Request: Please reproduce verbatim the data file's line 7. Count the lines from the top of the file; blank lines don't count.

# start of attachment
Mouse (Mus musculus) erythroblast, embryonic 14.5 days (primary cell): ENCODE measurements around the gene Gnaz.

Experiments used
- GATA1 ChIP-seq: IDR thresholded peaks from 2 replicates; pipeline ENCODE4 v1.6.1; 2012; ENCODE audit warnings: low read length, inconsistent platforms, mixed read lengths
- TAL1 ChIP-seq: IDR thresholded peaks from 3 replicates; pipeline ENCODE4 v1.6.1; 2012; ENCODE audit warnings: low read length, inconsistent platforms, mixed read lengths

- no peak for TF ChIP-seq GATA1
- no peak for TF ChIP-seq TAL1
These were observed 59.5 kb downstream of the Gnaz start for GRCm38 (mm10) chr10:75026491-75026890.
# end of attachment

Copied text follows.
These were observed 59.5 kb downstream of the Gnaz start for GRCm38 (mm10) chr10:75026491-75026890.